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Ring in the New Year With Self-Compassion

  • Published
  • 31 December 2020
  • Category
  • General

As we say good riddance to 2020, it’s important to recognize there will be a continued need for moments of reflection, paths ahead for personal improvement and a demand for resilience in the New Year.

The COVID-19 pandemic has thrown us for a loop. It has forced a re-evaluation of what is most important in life, for example, it may be good health, close ties with family and friends, freedom of movement, secure employment or feeling part of a collective whole (inter-connectedness).

Research shows as many as 50 percent of U.S. adults in the United States make resolutions, but fewer than 10 percent actually keep them for more than a few months. Stress, hardships and losses related to COVID-19 may make it even more difficult to prioritize New Year’s resolutions for 2021, says Charles Herrick, M.D., chair of Psychiatry at Nuvance Health.

Already feeling discouraged? Here’s some good news: studies suggest that when people are less self-critical and kinder to themselves, they are more likely to believe they can overcome mistakes, re-engage with resolutions after setbacks and achieve their goals.

Experts say the root of these efforts is self-compassion.

Practicing Self-Compassion

If the idea of practicing self-compassion feels unnatural to you, you’re not alone. To have self-compassion, you must be willing to turn inward and acknowledge suffering, a counterintuitive exercise that is challenging for many, according to Kristin Neff, Ph.D., a leading authority on self-compassion and psychology professor at the University of Texas.

Neff outlines the three elements of self-compassion as:

  1. Self-kindness vs. self-judgment
    Recognize that failing is a productive and necessary part of life. Rather than talking to yourself in a critical tone, be gentle. Recognize that imperfection is a reality that cannot be denied or fought against. Accept perceived shortcomings with sympathy and kindness.
  1. Common humanity vs. isolation
    Acknowledge that perceived failures often lead to feelings of isolation, as if we are the only one to have ever made a mistake. This tenet of self-compassion involves acceptance toward our feelings of inadequacy as part of a shared human experience.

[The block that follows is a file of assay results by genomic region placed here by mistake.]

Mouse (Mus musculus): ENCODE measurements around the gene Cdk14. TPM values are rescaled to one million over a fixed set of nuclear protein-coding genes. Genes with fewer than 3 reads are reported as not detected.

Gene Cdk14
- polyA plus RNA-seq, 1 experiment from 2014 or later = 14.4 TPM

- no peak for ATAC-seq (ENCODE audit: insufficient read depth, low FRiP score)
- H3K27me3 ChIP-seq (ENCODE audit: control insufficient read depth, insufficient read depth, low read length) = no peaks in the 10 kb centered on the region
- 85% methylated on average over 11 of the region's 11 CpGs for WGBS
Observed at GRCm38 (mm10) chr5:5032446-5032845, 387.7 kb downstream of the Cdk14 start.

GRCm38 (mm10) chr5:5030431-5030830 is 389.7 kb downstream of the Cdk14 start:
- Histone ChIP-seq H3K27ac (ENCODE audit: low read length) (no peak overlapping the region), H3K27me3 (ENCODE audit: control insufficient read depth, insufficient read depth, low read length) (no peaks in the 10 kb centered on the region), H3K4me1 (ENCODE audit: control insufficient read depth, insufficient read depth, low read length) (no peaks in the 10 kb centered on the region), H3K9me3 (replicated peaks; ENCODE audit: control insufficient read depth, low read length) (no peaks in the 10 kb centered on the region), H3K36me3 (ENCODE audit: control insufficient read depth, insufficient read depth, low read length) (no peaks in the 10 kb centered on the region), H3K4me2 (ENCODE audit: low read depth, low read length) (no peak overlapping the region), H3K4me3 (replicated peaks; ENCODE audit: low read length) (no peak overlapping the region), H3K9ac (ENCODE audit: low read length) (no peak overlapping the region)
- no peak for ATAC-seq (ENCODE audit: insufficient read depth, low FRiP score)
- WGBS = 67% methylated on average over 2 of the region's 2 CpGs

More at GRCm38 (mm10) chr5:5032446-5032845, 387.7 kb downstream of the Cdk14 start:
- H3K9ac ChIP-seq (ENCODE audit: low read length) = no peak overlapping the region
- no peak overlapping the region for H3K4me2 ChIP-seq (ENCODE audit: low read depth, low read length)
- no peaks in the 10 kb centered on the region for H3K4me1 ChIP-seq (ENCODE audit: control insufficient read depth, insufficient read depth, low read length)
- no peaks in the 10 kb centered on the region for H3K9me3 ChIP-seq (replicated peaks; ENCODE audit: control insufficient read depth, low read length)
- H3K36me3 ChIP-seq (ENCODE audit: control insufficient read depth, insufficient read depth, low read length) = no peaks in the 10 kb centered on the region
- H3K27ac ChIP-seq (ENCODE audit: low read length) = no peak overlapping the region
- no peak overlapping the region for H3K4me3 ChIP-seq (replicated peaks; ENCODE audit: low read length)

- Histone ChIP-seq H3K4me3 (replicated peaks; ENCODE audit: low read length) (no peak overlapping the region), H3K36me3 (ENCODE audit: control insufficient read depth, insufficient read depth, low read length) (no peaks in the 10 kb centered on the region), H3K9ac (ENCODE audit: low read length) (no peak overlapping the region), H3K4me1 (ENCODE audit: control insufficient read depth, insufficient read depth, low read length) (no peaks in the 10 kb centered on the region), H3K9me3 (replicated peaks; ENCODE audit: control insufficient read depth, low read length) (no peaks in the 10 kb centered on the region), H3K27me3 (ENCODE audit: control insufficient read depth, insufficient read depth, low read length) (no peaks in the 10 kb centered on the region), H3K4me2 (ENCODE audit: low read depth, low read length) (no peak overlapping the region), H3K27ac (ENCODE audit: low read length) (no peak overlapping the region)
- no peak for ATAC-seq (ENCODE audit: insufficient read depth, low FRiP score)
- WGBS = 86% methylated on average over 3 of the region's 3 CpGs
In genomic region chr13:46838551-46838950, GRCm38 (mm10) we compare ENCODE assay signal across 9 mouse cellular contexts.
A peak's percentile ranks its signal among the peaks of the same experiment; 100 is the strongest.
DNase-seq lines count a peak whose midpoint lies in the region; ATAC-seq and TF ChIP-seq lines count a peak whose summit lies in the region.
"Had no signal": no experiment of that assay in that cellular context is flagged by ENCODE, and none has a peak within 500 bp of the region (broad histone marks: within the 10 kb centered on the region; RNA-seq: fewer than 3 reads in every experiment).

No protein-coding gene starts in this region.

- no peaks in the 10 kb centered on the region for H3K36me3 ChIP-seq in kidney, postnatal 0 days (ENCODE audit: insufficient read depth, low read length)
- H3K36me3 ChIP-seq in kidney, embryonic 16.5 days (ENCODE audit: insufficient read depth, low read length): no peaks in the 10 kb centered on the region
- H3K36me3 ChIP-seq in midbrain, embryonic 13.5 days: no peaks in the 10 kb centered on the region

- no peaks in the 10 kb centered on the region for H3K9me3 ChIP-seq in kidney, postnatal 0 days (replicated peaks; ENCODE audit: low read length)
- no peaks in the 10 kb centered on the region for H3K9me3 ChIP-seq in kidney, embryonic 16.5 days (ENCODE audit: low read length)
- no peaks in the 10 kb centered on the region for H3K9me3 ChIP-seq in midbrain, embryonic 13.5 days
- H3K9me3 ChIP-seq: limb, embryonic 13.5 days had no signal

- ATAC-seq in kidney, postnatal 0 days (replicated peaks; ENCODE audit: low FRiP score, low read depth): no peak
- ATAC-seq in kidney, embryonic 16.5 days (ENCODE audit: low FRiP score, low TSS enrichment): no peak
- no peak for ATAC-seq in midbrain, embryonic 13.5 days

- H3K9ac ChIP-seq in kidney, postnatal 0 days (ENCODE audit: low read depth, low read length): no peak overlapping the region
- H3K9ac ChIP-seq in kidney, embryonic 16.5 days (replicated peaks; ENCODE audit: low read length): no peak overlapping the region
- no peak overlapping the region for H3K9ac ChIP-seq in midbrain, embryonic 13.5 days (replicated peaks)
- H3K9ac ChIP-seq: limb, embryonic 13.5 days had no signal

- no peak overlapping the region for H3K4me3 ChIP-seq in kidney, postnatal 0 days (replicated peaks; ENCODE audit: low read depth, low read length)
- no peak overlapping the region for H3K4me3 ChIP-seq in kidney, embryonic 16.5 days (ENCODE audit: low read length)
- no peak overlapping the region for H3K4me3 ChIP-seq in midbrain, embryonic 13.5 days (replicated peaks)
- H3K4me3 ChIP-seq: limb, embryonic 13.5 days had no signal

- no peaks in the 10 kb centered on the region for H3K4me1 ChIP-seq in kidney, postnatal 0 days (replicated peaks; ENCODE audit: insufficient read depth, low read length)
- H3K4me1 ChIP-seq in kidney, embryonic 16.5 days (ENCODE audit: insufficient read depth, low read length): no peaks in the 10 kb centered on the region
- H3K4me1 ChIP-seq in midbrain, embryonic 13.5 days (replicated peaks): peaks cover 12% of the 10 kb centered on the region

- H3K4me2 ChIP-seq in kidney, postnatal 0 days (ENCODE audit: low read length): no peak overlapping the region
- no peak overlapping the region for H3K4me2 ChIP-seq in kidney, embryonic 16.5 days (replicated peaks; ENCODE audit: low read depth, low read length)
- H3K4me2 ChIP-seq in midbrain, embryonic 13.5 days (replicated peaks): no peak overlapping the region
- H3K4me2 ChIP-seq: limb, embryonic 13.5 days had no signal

1. Mindfulness vs. over-identification
    Observe your negative thoughts and emotions in a state of mindfulness. Create a non-judgmental, receptive state of mind. Avoid “over-identifying” (the act of identifying oneself to an excessive degree with someone or something else, especially to the detriment of one’s individuality or objectivity). This practice helps put suffering into perspective and increases the ability to relate to others without making it about your own pain.

Self-compassionate people tend to experience more positive emotions, which are associated with healthier behavior, renewed motivation and a strong sense of purpose.

Making Resolutions

When making resolutions, Martin Seligman, Ph.D., director of the Positive Psychology Center at the University of Pennsylvania, suggests choosing goals that make you feel alive and allow you to flourish. He recommends:

  • Cultivating positive emotions by expressing gratitude and forgiveness.
  • Engaging in a challenging task by deploying your applicable skills and strengths.
  • Connecting with others to give pursuits greater dimension and get needed support.
  • Identifying a purpose or meaning that is bigger than yourself, such as service to others.
  • Understanding what you expect to receive as your reward when you accomplish your goal.

No matter what kind of resolutions you make, you will be more likely to succeed if you limit their number, prepare for the inevitability of veering from your original path and forgive yourself when you do.

Happy New Year to you from all of us at WorkCare!

 

 

 

 

 

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